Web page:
Alternative Fuel Corridors

Through the Federal Highway Administration’s Alternative Fuel Corridor Program, every interstate in Texas, and several other key highways, have been designated as alternative fuel corridors. Corridor designation means that a driver could travel that roadway in the designated alternative fuel vehicle and be confident that refueling facilities for that fuel are available (e.g., electric charging stations are available on electric corridors). Designated alternative fuels include electricity, hydrogen, compressed natural gas, liquified natural gas, and propane (LPG). NCTCOG/Dallas-Fort Worth Clean Cities (DFWCC) has been deeply engaged in expanding alternative fuel usage in Texas.

NCTCOG/DFWCC initiatives involving alternative fuel corridors since 2016 include:



  • IH 45 Corridor Zero Emission Vehicle Plan (published August 2022): Staff developed this plan recommending placement of electric charging and hydrogen fueling infrastructure along Interstate 45 with heavy stakeholder input. The plan has a focus on enabling medium- and heavy-duty zero-emissions vehicles, especially in the freight sector. 
  • South Central Alternative Fuel Corridor Convening: DFWCC co-hosted this workshop-style event that allowed for coordination and discussion among stakeholders in Texas, Louisiana, Arkansas, and Oklahoma. This event was sponsored by the Federal Highway Administration.
  • Comments on the Proposal Manual of Uniform Traffic Control Devices: NCTCOG provided recommendations for standardized corridor identification, general service, and specific service signs across all alternative fuel corridors. 
  • Corridor Nominations: NCTCOG/DFWCC has made recommendations for corridor designation since the initial nomination cycle in 2016. In the first nomination round, NCTCOG/DFWCC submitted the most extensive nomination packet from the State of Texas, nominating a network of interstates that encompassed the entire state. Since then, TxDOT has had primary responsibility for submittals, and staff has provided input for TxDOT consideration. For the full list of designated highways, visit this Federal Highway Administration (FHWA) website and scroll down to Texas.

Background & Current Highway Designations 

The U.S. Department of Transportation, under Title 23 U.S. Code Section 151, is required to designate national corridors for EV charging and hydrogen, propane, and natural gas fueling. This program, known as the Alternative Fuel Corridors Program, is led by the FHWA which works with other federal, state, and local officials (such as NCTCOG and DFWCC) and private industry to help plan and promote National Highway System corridors. This program was first established under the FAST Act and expanded by the Infrastructure Investment and Jobs Act (Public Law 117-58, also known as the Bipartisan Infrastructure Law), which provides further guidance and funding for alternative fuel corridors, particularly for electric vehicles.  

One of two designations is used for each nominated highway segment: corridor-ready and corridor-pending. Corridor-ready is reserved for sections of highway that meet all corridor standards, while corridor-pending is for sections that have some infrastructure and meet some standards. Criteria for corridor-ready and corridor-pending National Highway System segments for each alternative fuel type can be found in the 2023 Request for Nominations on the FHWA Alternative Fuel Corridors page. After TxDOT submits corridor nominations, FHWA reviews the nomination materials and issues designations. FHWA has completed six rounds of Alternative Fuels Corridor Designations from 2016-2022. The round 7 Request for Nominations closed June 21, 2023, and nominations were announced October 10, 2023. In this round, FHWA also accepted nominations for Freight Electric Vehicle Corridor designations using the National Highway Freight Network as a preliminary designation framework. For more information, visit the 2023 Request for Nominations.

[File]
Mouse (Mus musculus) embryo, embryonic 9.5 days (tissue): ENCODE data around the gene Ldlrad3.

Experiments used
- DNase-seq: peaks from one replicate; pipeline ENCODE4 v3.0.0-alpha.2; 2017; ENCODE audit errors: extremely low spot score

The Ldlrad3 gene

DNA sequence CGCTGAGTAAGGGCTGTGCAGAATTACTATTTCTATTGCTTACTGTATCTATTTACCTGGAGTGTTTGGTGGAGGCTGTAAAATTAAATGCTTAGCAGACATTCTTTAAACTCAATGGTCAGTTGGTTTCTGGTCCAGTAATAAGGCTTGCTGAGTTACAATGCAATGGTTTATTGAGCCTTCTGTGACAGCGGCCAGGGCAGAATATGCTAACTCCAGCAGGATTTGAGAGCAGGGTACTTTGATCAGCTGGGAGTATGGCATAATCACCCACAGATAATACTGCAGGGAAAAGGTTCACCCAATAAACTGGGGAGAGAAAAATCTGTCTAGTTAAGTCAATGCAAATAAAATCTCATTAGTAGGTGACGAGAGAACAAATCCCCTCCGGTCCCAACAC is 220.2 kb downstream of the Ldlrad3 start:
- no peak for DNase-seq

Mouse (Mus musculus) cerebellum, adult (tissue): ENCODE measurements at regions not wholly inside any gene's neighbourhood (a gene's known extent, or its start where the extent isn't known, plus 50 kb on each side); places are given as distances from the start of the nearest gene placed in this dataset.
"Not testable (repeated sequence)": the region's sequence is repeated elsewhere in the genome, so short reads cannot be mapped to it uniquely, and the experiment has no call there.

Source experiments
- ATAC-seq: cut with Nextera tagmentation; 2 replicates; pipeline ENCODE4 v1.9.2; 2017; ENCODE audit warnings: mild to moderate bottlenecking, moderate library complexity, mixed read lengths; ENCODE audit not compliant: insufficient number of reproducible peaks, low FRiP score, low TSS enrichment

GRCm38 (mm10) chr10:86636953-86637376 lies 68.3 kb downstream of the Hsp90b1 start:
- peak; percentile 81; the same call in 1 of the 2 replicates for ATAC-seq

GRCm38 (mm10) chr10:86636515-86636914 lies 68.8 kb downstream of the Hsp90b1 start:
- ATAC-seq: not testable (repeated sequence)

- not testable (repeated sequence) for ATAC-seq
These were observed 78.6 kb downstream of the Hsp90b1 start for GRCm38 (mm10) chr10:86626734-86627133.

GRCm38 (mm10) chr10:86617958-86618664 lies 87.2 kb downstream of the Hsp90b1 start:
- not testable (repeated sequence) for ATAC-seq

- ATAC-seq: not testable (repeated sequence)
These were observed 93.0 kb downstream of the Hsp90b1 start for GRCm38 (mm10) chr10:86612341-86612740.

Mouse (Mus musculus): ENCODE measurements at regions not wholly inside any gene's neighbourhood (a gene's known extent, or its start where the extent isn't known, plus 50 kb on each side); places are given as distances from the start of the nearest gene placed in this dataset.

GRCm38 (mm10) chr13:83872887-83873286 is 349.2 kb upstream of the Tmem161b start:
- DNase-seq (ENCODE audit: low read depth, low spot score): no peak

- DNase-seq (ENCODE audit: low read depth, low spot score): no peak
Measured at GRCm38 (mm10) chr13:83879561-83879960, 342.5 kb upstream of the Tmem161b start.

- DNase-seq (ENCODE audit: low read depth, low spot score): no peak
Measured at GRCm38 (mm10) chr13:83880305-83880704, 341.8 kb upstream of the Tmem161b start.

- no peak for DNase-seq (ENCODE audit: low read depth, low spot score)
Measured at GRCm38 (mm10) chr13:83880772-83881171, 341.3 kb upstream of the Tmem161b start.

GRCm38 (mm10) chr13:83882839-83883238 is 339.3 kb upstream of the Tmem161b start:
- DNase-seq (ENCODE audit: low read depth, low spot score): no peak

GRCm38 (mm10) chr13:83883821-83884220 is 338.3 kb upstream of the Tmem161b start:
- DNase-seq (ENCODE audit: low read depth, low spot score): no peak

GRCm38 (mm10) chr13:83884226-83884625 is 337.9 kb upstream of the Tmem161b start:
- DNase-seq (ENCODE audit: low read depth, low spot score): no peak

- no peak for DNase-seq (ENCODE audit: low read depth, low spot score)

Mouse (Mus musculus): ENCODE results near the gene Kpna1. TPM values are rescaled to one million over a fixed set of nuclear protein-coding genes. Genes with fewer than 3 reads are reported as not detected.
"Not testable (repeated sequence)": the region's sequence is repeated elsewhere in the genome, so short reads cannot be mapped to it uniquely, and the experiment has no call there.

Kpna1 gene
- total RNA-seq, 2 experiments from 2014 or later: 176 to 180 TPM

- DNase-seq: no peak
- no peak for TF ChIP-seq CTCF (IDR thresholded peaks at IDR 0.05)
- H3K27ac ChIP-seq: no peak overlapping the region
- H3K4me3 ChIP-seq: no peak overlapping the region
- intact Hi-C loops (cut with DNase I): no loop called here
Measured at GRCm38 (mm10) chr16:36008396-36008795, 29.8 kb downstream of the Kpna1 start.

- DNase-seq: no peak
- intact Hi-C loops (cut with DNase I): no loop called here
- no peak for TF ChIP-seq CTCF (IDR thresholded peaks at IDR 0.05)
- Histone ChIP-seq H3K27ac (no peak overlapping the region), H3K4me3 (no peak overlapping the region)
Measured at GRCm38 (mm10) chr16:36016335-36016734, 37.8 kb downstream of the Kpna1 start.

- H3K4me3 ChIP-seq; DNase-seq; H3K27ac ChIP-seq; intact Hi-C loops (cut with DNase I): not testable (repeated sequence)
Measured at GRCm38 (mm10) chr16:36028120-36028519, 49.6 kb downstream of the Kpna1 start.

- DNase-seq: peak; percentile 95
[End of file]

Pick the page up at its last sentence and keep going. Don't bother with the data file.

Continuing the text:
Texas Designations:  

  • 21 Interstate Highways 
  • 2 U.S. Highways  
  • 1 State Highway 

National Designations: 

  • 125+ nominations from state and local officials  
  • Segments or entire lengths of 138 interstate corridors and 181 U.S. highways and state roads  
  • All 50 states, the District of Columbia, American Samoa, Commonwealth of Northern Mariana Islands, Guam, and Puerto Rico designated as corridor-ready or corridor-pending for one or more alternative fuel types 

Further Resources 

  • Alternative Fuel Toolkit - can be used to learn about alternative fuels and infrastructure, plan infrastructure funding, and act using alternative fuel vehicle guides and information provided by the FHWA.  
  • Alternative Fueling Station Locator - provides data on alternative fuel stations in the United States and Canada. This tool has many functionalities and can help drivers plan a trip based on available fueling infrastructure. It can also help communities plan for additional alternative fuel infrastructure.  
  • Alternative Fuels Data Center - contains extensive information about alternative fuels, alternative fuel vehicles, and laws and incentives as well as maps, data, and publications on numerous alternative fuel subjects. 
  • TxDOT Alternative Fuel Station Signage Policy - outlines the current guidance on posting signage for alternative fuel stations in Texas. 
  • DFW Clean Cities Initiatives page - learn about other ongoing projects.